NASA will reveal its selection of the first commercial companies to deliver science experiments to the moon as part of the agency's Artemis lunar landing program, and you can watch it live online.
The space agency will announce its science selection at 1 p.m. EDT (1700 GMT) during a live broadcast of its NASA Science Live program, a monthly science show launched in February. The reveal is the latest in a series of contract announcements by NASA as the agency aims to return astronauts to the moon by 2024.
You can NASA's moon announcement live here, or directly from NASA TV here. NASA will also hold a teleconference at 2:30 p.m. EDT (1830 GMT), which will be streamed live online.
Related: NASA's Full Plate of Moon Missions Before Astronauts Can Go
"Paving the way to return astronauts to the surface of the moon, and ultimately Mars, NASA will announce the selection of the first commercial moon landing service providers that will deliver science and technology payloads as part of the agency’s Commercial Lunar Payload Services (CLPS)," NASA officials wrote in a statement. "These missions will acquire new science measurements and enable important technology demonstrations, whose data will inform the development of future landers and other exploration systems needed for astronauts to return to the moon by 2024."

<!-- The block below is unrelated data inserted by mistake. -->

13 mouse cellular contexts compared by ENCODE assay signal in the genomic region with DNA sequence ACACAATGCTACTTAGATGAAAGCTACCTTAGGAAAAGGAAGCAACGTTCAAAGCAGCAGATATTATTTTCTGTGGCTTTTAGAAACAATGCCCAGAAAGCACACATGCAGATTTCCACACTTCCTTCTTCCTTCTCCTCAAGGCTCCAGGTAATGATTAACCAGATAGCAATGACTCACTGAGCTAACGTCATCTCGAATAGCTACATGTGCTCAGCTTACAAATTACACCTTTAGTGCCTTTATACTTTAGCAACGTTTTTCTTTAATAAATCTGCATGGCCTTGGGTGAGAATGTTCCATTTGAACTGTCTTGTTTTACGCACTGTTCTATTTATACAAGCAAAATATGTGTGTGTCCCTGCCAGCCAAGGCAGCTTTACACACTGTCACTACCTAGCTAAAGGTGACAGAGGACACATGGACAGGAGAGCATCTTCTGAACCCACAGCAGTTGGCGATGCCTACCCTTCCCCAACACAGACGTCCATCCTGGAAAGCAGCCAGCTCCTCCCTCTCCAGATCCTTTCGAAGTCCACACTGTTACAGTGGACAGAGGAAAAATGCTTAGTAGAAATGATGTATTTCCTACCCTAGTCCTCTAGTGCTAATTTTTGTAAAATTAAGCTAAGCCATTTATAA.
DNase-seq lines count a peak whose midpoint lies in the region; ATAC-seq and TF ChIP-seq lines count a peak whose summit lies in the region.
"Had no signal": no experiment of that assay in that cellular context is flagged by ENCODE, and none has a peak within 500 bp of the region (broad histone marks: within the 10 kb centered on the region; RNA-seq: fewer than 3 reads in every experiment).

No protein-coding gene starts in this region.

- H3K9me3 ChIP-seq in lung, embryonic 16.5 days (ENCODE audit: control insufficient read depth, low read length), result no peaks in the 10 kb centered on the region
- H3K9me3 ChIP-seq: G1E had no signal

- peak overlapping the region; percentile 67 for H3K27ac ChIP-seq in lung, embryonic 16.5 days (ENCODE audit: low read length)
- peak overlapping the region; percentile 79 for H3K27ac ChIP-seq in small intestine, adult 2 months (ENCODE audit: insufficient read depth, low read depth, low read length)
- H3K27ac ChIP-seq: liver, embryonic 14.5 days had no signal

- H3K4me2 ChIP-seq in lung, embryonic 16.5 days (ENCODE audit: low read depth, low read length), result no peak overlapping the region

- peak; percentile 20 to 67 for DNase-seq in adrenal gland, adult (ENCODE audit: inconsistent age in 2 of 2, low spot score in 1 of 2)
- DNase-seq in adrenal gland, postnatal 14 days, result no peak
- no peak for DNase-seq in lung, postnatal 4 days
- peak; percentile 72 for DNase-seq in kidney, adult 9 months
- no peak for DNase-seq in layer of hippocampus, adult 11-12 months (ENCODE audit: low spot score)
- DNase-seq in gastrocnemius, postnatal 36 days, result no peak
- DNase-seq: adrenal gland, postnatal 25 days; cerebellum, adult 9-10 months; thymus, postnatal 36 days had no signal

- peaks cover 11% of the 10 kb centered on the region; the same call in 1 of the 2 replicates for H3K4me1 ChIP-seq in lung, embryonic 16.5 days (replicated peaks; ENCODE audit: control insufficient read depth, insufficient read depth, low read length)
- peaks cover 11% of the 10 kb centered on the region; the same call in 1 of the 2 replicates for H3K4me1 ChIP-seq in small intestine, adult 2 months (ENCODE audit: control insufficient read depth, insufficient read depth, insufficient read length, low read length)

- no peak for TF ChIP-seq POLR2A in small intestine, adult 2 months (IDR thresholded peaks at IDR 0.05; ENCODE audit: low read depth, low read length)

NASA's CLPS program is the vanguard of its Artemis moon program. It will send robotic landers on scouting missions to the lunar surface.
Last November, NASA chief Jim Bridenstine announced that the agency had picked nine different companies to participate in the CLPS program: Astrobotic Technology Inc., Deep Space Systems, Draper, Firefly Aerospace Inc., Intuitive Machines LLC, Lockheed Martin Space, Masten Space Systems, Inc., Moon Express and Orbit Beyond.
It's one or more of those companies we expect NASA to select during today's announcement. NASA has set aside $2.6 billion to spend over 10 years for its CLPS program, with each of the nine companies guaranteed at least $25,000 for its participation, though individual contracts for actual science or technology payloads and mission will vary depending on the service.
In February, NASA announced its shortlist for the first science experiments it wants to send to the moon under the CLPS program. Those 12 payloads included 10 science experiments and two technology demonstrations to study the amount of hydrogen on the moon; measure radiation levels; collect vital entry, descent and landing data; and test advanced new solar arrays, among other things. The full list of commercial science payloads is available here.
Visit Space.com today for complete coverage of the CLPS announcement for the first company to help NASA land a science payload on the moon.
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Email Tariq Malik at firstname.lastname@example.org or follow him @tariqjmalik. Follow us @Spacedotcom and Facebook.